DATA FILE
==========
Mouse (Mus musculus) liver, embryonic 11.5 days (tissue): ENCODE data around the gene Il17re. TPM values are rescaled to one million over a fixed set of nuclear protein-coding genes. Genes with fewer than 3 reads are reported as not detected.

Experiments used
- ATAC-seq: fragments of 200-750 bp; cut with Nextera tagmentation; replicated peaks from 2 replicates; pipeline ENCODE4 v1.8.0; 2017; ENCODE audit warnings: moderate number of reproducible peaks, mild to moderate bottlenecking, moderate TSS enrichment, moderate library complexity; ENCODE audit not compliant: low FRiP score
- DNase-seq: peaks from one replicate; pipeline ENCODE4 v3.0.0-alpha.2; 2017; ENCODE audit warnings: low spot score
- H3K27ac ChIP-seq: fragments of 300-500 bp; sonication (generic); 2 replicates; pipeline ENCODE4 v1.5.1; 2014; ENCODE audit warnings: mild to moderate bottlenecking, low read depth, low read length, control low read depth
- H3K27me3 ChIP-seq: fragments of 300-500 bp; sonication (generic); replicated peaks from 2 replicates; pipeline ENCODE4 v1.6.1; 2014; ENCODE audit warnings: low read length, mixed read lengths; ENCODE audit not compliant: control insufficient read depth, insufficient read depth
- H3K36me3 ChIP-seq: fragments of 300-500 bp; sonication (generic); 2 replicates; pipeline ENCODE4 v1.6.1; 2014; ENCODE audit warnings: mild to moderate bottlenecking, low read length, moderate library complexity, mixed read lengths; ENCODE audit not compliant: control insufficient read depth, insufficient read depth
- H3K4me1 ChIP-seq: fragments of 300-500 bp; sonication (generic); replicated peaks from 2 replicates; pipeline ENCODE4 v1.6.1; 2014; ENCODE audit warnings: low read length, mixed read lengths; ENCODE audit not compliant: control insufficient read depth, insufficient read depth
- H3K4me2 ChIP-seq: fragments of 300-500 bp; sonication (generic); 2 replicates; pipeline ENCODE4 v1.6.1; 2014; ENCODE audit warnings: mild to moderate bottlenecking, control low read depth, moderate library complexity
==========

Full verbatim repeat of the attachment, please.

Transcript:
Mouse (Mus musculus) liver, embryonic 11.5 days (tissue): ENCODE data around the gene Il17re. TPM values are rescaled to one million over a fixed set of nuclear protein-coding genes. Genes with fewer than 3 reads are reported as not detected.

Experiments used
- ATAC-seq: fragments of 200-750 bp; cut with Nextera tagmentation; replicated peaks from 2 replicates; pipeline ENCODE4 v1.8.0; 2017; ENCODE audit warnings: moderate number of reproducible peaks, mild to moderate bottlenecking, moderate TSS enrichment, moderate library complexity; ENCODE audit not compliant: low FRiP score
- DNase-seq: peaks from one replicate; pipeline ENCODE4 v3.0.0-alpha.2; 2017; ENCODE audit warnings: low spot score
- H3K27ac ChIP-seq: fragments of 300-500 bp; sonication (generic); 2 replicates; pipeline ENCODE4 v1.5.1; 2014; ENCODE audit warnings: mild to moderate bottlenecking, low read depth, low read length, control low read depth
- H3K27me3 ChIP-seq: fragments of 300-500 bp; sonication (generic); replicated peaks from 2 replicates; pipeline ENCODE4 v1.6.1; 2014; ENCODE audit warnings: low read length, mixed read lengths; ENCODE audit not compliant: control insufficient read depth, insufficient read depth
- H3K36me3 ChIP-seq: fragments of 300-500 bp; sonication (generic); 2 replicates; pipeline ENCODE4 v1.6.1; 2014; ENCODE audit warnings: mild to moderate bottlenecking, low read length, moderate library complexity, mixed read lengths; ENCODE audit not compliant: control insufficient read depth, insufficient read depth
- H3K4me1 ChIP-seq: fragments of 300-500 bp; sonication (generic); replicated peaks from 2 replicates; pipeline ENCODE4 v1.6.1; 2014; ENCODE audit warnings: low read length, mixed read lengths; ENCODE audit not compliant: control insufficient read depth, insufficient read depth
- H3K4me2 ChIP-seq: fragments of 300-500 bp; sonication (generic); 2 replicates; pipeline ENCODE4 v1.6.1; 2014; ENCODE audit warnings: mild to moderate bottlenecking, control low read depth, moderate library complexity